Suffocation has taken a previously scheduled show at Housecore Horror Festival III and apparently expanded it into a short tour. Not a great deal of notice for possible fans, but this gives fans of Suffocation throughout the USA (but mostly the southern parts) a few chances to see the band perform. There probably hasn’t been enough time since the band semi-officially announced an upcoming studio album for them to actually perform any new tracks, but you never know. As usual, the balance of formative early work and less powerful later work may vary throughout the tour, so be ready for the possibility of either should you choose to see Suffocation in concert.
Interview video sourced from Metal Wani
The legacy of Suffocation continues, at least in some form, as the band is currently writing material for a new album, possibly to come out some time in 2016 if all goes well. Suffocation’s recent works have lacked the strong organization of their 1990s peak, and it seems unlikely that this one will be a significant improvement. However, a fiscally successful album release may lead to a new cycle of touring, and possibly a chance for our readers to see the band perform some of their old classics in a live setting. An actual review of the as-of-yet unnamed album will probably show up on this site closer to its release date.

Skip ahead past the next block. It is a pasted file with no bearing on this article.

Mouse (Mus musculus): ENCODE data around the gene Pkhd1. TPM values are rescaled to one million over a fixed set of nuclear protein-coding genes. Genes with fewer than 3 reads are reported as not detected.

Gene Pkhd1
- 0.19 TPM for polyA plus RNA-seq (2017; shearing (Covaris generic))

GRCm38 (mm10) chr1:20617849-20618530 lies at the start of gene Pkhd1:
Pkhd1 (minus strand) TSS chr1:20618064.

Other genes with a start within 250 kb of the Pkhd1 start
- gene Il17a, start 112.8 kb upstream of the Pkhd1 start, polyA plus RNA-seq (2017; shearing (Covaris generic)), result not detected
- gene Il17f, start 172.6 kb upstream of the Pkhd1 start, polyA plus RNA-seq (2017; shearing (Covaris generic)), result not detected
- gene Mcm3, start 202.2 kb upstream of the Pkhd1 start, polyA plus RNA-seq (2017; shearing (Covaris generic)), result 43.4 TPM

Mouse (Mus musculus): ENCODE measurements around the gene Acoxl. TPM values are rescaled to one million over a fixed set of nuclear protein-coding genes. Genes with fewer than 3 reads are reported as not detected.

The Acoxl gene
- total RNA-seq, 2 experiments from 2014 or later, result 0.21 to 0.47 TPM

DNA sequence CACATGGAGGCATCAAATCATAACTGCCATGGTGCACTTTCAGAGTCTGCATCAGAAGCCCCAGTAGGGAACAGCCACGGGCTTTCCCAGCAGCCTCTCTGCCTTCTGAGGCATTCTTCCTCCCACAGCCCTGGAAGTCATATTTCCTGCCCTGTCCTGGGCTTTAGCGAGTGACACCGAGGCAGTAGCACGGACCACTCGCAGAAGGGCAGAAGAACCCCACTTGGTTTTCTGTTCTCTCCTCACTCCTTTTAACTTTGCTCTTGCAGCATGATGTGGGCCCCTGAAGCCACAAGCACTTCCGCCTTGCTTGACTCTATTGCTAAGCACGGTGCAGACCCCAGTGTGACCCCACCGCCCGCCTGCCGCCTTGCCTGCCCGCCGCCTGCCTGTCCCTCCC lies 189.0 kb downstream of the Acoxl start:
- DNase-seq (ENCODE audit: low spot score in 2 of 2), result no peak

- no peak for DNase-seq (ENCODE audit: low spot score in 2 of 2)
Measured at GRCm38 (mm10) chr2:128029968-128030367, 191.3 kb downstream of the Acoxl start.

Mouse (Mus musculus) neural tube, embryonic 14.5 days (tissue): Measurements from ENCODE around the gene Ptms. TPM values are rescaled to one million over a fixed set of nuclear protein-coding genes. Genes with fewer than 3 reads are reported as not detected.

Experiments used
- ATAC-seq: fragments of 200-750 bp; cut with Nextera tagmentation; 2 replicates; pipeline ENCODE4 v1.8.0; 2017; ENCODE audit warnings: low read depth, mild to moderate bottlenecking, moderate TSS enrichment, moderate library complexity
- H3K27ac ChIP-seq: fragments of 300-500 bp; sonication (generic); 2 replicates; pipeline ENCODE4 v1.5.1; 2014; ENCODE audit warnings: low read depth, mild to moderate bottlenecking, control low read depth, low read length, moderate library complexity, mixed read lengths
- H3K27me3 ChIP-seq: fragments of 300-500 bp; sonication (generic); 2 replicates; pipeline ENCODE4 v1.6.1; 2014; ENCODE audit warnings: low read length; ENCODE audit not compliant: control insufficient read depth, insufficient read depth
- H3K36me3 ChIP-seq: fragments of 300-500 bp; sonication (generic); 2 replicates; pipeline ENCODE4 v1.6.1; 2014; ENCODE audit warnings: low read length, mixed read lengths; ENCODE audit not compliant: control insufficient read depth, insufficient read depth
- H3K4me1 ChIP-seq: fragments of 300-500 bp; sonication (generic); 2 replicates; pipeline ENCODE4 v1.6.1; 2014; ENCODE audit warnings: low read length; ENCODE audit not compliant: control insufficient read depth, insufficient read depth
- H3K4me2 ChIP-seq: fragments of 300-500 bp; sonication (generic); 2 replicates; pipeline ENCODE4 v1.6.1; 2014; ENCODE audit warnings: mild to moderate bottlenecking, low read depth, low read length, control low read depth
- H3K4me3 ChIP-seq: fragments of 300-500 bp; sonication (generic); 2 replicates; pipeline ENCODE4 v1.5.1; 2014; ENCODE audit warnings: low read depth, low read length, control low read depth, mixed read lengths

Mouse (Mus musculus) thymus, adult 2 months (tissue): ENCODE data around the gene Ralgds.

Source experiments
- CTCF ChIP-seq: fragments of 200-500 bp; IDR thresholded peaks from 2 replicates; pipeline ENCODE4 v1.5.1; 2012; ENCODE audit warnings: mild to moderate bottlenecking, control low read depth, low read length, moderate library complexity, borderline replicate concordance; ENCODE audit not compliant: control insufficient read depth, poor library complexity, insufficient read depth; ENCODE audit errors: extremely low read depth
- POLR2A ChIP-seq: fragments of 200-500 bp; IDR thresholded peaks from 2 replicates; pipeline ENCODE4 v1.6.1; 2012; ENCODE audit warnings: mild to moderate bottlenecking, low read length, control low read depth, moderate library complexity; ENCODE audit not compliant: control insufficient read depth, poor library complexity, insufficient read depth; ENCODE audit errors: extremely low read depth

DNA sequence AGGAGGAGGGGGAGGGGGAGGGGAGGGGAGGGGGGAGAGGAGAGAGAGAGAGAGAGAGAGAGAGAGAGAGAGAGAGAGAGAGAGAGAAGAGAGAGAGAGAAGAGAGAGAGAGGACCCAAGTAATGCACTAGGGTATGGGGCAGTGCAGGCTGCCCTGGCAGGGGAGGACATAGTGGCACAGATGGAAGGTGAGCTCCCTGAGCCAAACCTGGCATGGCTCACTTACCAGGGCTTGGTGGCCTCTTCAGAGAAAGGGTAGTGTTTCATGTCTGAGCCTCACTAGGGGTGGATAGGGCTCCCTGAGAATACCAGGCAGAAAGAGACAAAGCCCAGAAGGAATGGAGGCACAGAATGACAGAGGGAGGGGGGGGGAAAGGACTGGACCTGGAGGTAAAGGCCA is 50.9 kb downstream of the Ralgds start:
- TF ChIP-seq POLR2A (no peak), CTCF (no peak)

The title track of Suffocation’s third LP is a very interesting subject of analysis (as much as other excellent songs such as “Depths of Depravity”, “Suspended In Tribulation” or “Brood Of Hatred” from the same album could be) because it is a great example of recurrent motives reused in multiple different forms, of riff (musical ideas) progression and of narrative structure that ends with a climax and a release that brings a satisfying conclusion. The first step before going further is understanding how each idea of this song is crafted around the very simple and overused concept of two intervals a half step away from each other. The song is rather chromatic and has to be looked at with this idea in head.
In this case, as I will (try to) demonstrate, the most important interval is the major third, and then the perfect fifths/fourths. From this basis we can establish five constant elements that will be identified throughout the whole analysis.